The man is full of surprises. A hard-working musician since the early 1960s, Dennis Alcapone still dreams about going to far away places in the interview you are about to read. To all the promoters especially in Mexico, Canada and Africa: “Don’t miss out on the world’s first singjay.”
RSS: Dennis, when and how did you enter the music business?
Dennis Alcapone: It was in 1961, 1962. Just playing music at my friends or relatives’ parties, on their gramophones.
RSS: How did you make it into a studio from there? Did you just knock on doors?
Dennis Alcapone: Keith Hudson came looking for me and asked me to come to the studio. I started out on the soundsystems. That’s how he heard about me.
RSS: Your own soundsystem?
Dennis Alcapone: Yes, El Paso, my own sound.
RSS: Who were your inspirations?
Dennis Alcapone: U Roy, Sir Lord Comic and PrincePampadu.
RSS: Were you involved in clashes with other soundsystems at the time?
Dennis Alcapone: From time to time we would clash with other sounds, like one big clash with Ruddy’s Supreme from Spanish Town. But we won that clash!
RSS: Was that only about the music or was there any real violence?
Dennis Alcapone: Only music, no violence.
RSS: Looking back, where do you see your place in Jamaica’s musical history?
Dennis Alcapone: Right up there with all the other Jamaican entertainers. My influence is there for everybody to see because I was the first sing-jay DJ. Many others have followed that trend.
RSS: What do you think about contemporary Reggae?
Dennis Alcapone: Reggae music is alive and kicking, the most played music in the world today.
RSS: Any favourites?
Dennis Alcapone: Beres Hammond is my all time favourite singer.
RSS: You have voiced over so many tracks, what are your favourite tunes?
RSS: You played at the Reggae Jamdown in Dortmund recently, sharing the stage with Lee Perry, U Brown, Macka B and other legendary artists. Do you see each other regularly?
Dennis Alcapone: Not really. Mostly when we are on tour.
RSS: Back in the 1970s, you worked with Lee Perry as a producer a lot. How does he compare to other producers you have worked with?
Dennis Alcapone: Duke Reid and Sir Coxsone were in a class of their own. Lee Perry was Sir Coxsone’s student. He was very good back in the days.
RSS: You were very successful in the mid-seventies. Why did you emigrate to England in 1974?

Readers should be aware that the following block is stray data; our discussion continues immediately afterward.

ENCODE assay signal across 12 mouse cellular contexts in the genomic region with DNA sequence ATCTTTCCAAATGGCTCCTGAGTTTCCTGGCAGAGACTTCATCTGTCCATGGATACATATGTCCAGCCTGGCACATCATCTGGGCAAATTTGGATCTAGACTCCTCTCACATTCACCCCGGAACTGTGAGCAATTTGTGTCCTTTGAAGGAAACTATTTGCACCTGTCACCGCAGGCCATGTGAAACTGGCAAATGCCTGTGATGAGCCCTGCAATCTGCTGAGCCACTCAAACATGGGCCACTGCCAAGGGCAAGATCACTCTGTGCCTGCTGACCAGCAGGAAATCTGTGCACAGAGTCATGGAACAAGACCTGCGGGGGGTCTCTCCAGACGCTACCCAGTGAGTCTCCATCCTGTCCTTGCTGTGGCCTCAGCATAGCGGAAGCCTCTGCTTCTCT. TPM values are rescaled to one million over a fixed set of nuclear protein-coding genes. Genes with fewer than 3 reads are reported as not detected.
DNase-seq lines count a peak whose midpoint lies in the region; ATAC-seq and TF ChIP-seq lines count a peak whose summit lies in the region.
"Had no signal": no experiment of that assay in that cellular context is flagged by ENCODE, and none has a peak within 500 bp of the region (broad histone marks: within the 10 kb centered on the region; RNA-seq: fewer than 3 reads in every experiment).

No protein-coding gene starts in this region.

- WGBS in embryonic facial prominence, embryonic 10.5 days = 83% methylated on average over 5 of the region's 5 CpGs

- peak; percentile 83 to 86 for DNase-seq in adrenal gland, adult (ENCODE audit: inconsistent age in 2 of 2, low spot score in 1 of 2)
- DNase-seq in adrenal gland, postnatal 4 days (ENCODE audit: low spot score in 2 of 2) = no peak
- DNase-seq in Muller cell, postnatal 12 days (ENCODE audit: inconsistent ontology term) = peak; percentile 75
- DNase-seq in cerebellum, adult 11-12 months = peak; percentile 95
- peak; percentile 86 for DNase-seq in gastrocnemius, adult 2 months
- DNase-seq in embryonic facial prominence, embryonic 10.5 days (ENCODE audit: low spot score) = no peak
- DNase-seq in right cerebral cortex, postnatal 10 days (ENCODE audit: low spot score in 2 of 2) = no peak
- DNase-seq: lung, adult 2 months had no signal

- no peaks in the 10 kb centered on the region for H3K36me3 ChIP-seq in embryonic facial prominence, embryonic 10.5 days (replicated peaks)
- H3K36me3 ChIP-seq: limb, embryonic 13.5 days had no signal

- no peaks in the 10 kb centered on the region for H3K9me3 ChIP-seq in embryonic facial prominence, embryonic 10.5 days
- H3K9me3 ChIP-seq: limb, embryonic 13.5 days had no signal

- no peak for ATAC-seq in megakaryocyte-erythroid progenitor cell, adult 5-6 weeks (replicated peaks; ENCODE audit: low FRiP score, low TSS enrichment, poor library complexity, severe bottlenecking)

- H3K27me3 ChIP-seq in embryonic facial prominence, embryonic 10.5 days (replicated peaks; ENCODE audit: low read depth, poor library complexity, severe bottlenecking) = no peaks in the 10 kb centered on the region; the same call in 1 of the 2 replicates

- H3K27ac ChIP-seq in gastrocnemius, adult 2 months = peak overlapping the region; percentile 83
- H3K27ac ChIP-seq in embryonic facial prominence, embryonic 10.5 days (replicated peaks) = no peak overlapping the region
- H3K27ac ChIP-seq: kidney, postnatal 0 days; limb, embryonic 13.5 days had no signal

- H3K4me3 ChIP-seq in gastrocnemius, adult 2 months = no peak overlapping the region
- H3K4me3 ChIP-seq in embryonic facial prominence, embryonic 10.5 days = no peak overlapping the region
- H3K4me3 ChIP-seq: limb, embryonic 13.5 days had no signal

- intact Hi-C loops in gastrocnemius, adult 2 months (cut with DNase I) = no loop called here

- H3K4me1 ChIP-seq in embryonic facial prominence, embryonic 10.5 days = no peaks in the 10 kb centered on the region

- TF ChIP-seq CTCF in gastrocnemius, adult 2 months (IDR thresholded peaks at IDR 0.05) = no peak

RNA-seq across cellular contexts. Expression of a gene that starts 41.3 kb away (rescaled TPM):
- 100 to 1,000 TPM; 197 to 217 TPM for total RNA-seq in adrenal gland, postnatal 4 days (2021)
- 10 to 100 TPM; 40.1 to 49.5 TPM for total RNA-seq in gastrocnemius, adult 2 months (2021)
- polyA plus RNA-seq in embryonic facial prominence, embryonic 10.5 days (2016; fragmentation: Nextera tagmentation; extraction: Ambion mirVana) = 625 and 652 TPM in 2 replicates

Dennis Alcapone: Well, I came here on tour, met my wife and the rest is history.
RSS: How was it to move to England as a Jamaican? Did you feel welcome or did people show hostility or even racism?
Dennis Alcapone: As an entertainer it was not too bad for me but I’ve come across some of it in my time.
RSS: Do you want to share an example?
Dennis Alcapone: There wasn’t anything specific. Just walking on the street you got the looks and the remarks of people everyday.
RSS: (How) has this changed in the nearly 40 years since then? To what extent do you feel British, English or Jamaican nowadays?
Dennis Alcapone: I am Jamaican first and foremost. England has changed a lot over the years. When I came to this country, most black men you saw were West Indian and you would know a lot of them. In the later years, it was mostly Indians who came here. Right now it’s a new breed of people from Eastern Europe. But that’s life. The world keeps on turning. The racist people are everywhere. In every walk of life, you buck up on idiots.
RSS: On to something more positive. You still perform regularly. What about new recordings?
Dennis Alcapone: Yes, I’m still doing my thing on the road, entertaining people. I am also working on my new album, Now and Then. And I am finishing an album for Mad Professor that I started a while back.
RSS: So no release date yet?
Dennis Alcapone: No, still got a few more tracks to do for Mad Professor, so I could not give you a release date, but hopefully by the middle of the year. There is a single out from the album, called Mandingo Warrior, however.
RSS: What about Now and Then? When will that be out?
Dennis Alcapone: I am waiting for the company, Universal, to sort out their reggae sector. But I have another single out with a new artist called K-OSS. That’s called Funny Feeling. There’s more in the pipeline. Watch this space!
RSS: You featured on the Prince Fatty albums. How did you get involved with him? Do you like his style of producing?
Dennis Alcapone: I got involved through Little Roy. Prince Fatty’s thing is different from what I used to. He is doing his own thing.
RSS: When record companies re-release your old material, like with last year’s Yeah Yeah Yeah/Mash Up The Dance (on Kingston Sounds/Indigo), do you actually get royalties? Do they even ask you?
Dennis Alcapone: Bunny Lee did that deal. I got something from him but I need to sort out royalties with the company.
RSS: Of all the bands you have performed with, who was the most enjoyable to work with?
Dennis Alcapone: Oh, there are so many. Lloyd Parks and the We The People Band, Ruff Cut from England, Rude Rich & The High Notes from Holland. The Hand Cart Band and No More Babylon from France.
RSS: Are there any remaining ambitions you still have?
Dennis Alcapone: Yes, there are still places that I would love to go to and perform for the people.
RSS: Like what?
Dennis Alcapone: Mexico, Africa, Canada. I’ve never been to those places.
RSS: Well, hopefully somebody over there will read this. Is there any message you want to share with readers?
Dennis Alcapone: This is to all music lovers over the world: Keep on supporting the music and stay blessed!
RSS: Thanks very much, Dennis. It was a pleasure and an honour to talk to you.
Dennis Alcapone: Thanks and same to you.
A German version of this interview can be found in Rockingsteady E-Zine, issue 15.
Essential listening: Dennis Alcapone – Forever Version (1971)